written by Todd DePastino
Cold War history cycles through our collective memory like snapshots on a slidewheel: Berlin, Cuba, Korea, Vietnam, El Salvador.
Rarely included in the Cold War montage is Taiwan. Yet, 65 years ago this month, during what is called the “Second Taiwan Straits Crisis of 1958,” we came as close as we ever have to launching nuclear strikes against a Communist country.
The crisis centered not on the main island of Taiwan—formerly known as Formosa—but on Kinmen (also called Quemoy), a collection of tiny islands over 100 miles to the west, just off shore the People’s Republic of China (PRC).
At the end of the Chinese Civil War in 1949, the defeated Chinese Nationalists (Kuomintang), led by Chiang Kai-shek, fled Mao Zedong’s Communist forces and relocated on the large island of Taiwan in the East Sea. Among the smaller islands controlled by the Republic of China (ROC)—as Chiang’s Nationalist government was known—was Kinmen, which the Mao’s PRC had failed to capture.
The PRC attacked Kinmen and other Nationalist-held islands on the PRC coast in 1954 (the First Taiwan Strait Crisis). The Eisenhower administration threatened the use of nuclear weapons, and the PRC backed down.
On August 23, 1958, Communist China attacked again with heavy artillery positioned across the Taiwan Strait from Kinmen. Tens of thousands of People’s Liberation Army (PLA) soldiers waited in the wings for an amphibious landing, while the Chinese air force mobilized for the larger campaign to conquer Taiwan.
The artillery barrage on August 23 was ferocious. In the first two hours of the battle, over 25,000 artillery rounds rained down on Kinmen, followed by another 32,000 rounds. By the end of August 23, some 200 Nationalist defenders had been killed.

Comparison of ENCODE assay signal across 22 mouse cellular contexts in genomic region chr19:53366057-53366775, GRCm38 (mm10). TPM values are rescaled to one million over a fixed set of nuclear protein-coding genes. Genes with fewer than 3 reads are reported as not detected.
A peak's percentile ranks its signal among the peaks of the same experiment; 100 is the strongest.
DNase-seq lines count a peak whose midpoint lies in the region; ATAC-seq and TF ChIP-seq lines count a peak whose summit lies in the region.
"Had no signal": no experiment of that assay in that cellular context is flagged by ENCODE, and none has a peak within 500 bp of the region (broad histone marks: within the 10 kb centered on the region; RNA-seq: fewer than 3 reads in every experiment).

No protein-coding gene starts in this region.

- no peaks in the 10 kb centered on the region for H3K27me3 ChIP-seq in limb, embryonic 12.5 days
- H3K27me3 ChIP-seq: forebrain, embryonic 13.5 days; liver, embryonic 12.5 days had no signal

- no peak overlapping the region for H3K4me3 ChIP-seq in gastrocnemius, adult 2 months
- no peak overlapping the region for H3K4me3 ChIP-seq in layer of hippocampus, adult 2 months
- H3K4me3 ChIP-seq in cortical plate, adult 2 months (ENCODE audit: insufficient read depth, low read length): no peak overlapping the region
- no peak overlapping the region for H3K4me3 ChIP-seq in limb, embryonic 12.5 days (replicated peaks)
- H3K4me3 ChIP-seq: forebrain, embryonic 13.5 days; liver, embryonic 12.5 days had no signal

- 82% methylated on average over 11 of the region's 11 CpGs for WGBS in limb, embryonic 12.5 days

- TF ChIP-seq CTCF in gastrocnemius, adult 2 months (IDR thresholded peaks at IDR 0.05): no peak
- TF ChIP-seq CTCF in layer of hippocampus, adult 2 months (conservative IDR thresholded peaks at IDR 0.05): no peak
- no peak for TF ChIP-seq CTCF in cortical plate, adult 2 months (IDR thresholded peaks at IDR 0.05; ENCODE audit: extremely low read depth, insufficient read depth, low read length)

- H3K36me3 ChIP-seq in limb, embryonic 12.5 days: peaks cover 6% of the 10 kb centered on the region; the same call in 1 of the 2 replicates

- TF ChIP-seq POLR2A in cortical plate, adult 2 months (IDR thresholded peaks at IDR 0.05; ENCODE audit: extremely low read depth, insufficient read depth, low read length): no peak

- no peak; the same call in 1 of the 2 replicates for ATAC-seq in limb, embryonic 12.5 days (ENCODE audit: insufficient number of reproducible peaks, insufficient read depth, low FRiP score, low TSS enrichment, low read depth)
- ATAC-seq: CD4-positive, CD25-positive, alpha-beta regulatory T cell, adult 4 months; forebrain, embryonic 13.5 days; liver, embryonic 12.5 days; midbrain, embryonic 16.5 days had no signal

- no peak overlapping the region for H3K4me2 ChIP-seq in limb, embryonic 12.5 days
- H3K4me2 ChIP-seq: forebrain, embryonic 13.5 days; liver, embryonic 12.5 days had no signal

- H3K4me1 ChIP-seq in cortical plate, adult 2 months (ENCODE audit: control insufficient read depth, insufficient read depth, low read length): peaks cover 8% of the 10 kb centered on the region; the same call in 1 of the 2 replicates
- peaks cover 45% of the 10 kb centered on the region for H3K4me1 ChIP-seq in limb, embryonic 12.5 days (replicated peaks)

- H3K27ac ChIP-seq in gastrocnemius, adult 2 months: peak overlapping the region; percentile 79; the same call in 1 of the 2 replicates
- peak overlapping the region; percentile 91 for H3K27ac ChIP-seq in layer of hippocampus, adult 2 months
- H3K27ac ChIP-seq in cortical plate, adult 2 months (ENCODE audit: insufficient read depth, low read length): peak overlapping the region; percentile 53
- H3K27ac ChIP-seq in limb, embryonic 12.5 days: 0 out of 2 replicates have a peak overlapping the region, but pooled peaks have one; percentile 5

With 70 journalists from around the world covering the fighting, the outbreak of war in the Taiwan Strait drew international attention.
The U.S. Navy announced had already dispatched the Seventh Fleet to the area. President Eisenhower ordered ships from the Mediterranean and the USS Midway from Honolulu to reinforce it. “The United States is not going to desert its responsibility to the Republic of China,” he vowed.
The PLA attempted to land troops on the tiny bare-rock-of-an-islet of Tung-Ting (Dongding), but Taiwanese naval forces repelled it. In turn, the Chiang’s Nationalists tried to reinforce the defenses of Kinmen, only to be turned back by PLA PT boats and artillery fire.
The Eisenhower administration worried that the fall of Kinmen, in the absence of resupply and reinforcement, was only a matter of time. Ike and the Joint Chiefs resolved to use conventional forces and provide escorts to Chiang’s navy to keep the islands in Taiwanese hands.
If that failed, the US military leadership was prepared to unleash nuclear weapons on the PRC.
The Seventh Fleet escorts to Kinmen worked. Communist forces didn’t fire on the resupply convoys in fear of sparking war with the US. By mid-September, the crisis had cooled, even as the armed escorts and daily artillery fire continued.
Soviet Premier Nikita Khrushchev howled that that US was bringing the world to the brink of a Third World War and promised to defend the PRC just as the US had pledged to defend the ROC.
With the continued reinforcement of Kinmen and the transfer of 155mm howitzers and stationing of a Nike missile site on Taiwan, the war in the Strait settled into a stalemate.
The Soviet Union advised caution to their Chinese ally, while US navy forces took care not to venture too close to PRC territorial waters.
But instead of disengaging entirely, the fighting between the two sides continued in the most peculiar way imaginable.
The PRC and the ROC came to an informal agreement to shell each other daily on alternate days. The PRC fired artillery shells on Kinmen on odd days, while Kinmen forces returned fire on even days. Each side knew precisely where and when the shells would fall, taking to bunkers and predetermined times each day for protection.
This odd-even day phony war lasted for 21 years until 1979, when the US established diplomatic relations with the PLC.
Today, with tensions in the Taiwan Strait again high, to the point where some are calling it the “Fourth Taiwan Strait Crisis,” we would do well to remember the long Cold War history that has made this 110-mile stretch of ocean one of the most dangerous places in the world.